The Economy

Durable Goods Orders Rally With 1.8% Gain

Excluding the volatile transportation sector, orders fell 0.2% in January and a gauge of business investment declined for the first time in three m...
Matthew HellerFebruary 28, 2017
Durable Goods Orders Rally With 1.8% Gain

Orders for durable goods manufactured by U.S. companies rose more than expected in January but the gain was due entirely to the aerospace industry.

The Commerce Department said orders rose 1.8% after two months of declines, topping economists’ expectations of a 1.7% increase amid a 69.6% jump in orders for commercial aircraft and a 59.9% rise in orders for military aircraft.

Excluding the volatile transportation category, durable goods orders actually fell 0.2%, the weakest showing since June. Business investment also got off to a poor start to 2017, with core capital-goods orders dropping 0.4% in January — the first decline in four months.

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But as MarketWatch reports, “Core investment has risen 2.4% in the past three months, a marked contrast to a decline as recently as last summer. And the prospect for more investment later on the year is higher if some of [President] Trump’s policies are put into place.”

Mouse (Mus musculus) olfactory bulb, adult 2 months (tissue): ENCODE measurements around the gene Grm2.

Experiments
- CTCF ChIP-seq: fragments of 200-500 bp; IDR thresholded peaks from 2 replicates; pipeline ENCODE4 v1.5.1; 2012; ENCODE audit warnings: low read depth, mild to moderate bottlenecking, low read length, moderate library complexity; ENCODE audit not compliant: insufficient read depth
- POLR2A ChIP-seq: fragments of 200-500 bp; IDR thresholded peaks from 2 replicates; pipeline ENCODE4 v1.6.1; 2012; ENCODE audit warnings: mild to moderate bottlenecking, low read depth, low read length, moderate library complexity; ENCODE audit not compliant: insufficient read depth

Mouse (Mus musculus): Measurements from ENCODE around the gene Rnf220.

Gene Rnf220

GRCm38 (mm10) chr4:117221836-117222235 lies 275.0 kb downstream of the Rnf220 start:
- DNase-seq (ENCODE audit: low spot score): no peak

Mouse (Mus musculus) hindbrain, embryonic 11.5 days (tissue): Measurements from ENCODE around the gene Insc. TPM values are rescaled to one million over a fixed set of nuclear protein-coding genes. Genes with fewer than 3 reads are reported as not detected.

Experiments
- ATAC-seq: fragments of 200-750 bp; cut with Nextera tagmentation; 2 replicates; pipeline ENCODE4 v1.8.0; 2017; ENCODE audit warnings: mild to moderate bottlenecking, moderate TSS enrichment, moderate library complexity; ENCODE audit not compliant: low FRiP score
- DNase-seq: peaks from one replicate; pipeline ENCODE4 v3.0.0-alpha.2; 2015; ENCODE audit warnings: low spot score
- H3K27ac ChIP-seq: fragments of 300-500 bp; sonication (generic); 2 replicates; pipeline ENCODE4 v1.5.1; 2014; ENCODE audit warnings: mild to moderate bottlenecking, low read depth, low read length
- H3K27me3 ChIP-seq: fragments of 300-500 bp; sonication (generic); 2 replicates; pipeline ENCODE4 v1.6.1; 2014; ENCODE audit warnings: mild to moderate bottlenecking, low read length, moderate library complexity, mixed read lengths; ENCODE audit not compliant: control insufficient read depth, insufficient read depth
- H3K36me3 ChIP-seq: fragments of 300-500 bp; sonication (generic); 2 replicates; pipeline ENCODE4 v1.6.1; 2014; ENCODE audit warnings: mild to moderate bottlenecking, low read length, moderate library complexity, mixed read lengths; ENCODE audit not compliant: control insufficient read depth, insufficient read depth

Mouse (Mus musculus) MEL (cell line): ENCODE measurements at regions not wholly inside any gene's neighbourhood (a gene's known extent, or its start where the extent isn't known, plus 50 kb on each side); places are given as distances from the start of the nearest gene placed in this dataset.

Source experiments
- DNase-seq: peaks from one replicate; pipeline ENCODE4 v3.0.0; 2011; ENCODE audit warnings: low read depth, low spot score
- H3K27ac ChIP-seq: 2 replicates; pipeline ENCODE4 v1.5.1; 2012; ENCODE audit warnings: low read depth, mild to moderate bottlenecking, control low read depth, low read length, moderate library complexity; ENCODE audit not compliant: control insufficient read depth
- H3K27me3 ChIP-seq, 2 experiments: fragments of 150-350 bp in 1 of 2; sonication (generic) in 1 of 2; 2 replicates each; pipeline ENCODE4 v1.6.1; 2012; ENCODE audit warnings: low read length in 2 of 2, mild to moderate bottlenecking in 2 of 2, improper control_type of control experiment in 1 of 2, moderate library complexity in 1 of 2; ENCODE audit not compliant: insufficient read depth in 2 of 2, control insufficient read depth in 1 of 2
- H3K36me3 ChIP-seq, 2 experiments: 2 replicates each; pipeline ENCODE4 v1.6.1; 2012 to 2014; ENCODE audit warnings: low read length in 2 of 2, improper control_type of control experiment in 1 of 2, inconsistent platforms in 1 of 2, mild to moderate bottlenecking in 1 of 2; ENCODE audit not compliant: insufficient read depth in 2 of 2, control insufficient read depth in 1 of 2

The Trump administration has promised to cut corporate taxes, reduce regulations and take other steps to help businesses but uncertainty over what kind of policies will emerge from Washington might partly deter businesses from proceeding with some investments early in the year, economists say.

“My view on business investment remains that there is a good deal of pent-up energy that had been held back by an adverse and uncertain policy environment,” Stephen Stanley, chief economist of Amherst Pierpont Securities, told MarketWatch.

In January, orders fell for computers, networking gear, electrical equipment and primary metals used to make a variety of heavy-duty goods for businesses and consumers.

“Manufacturing firms have struggled since 2015 with a rising value of the dollar, which makes exports more expensive,” The Associated Press noted. “In addition, a plunge in oil prices triggered sharp cutbacks in investment spending at energy companies.”

“However, in recent months the dollar has stabilized and oil prices have resumed rising, developments that are expected to benefit exports and domestic investment,” the AP added.

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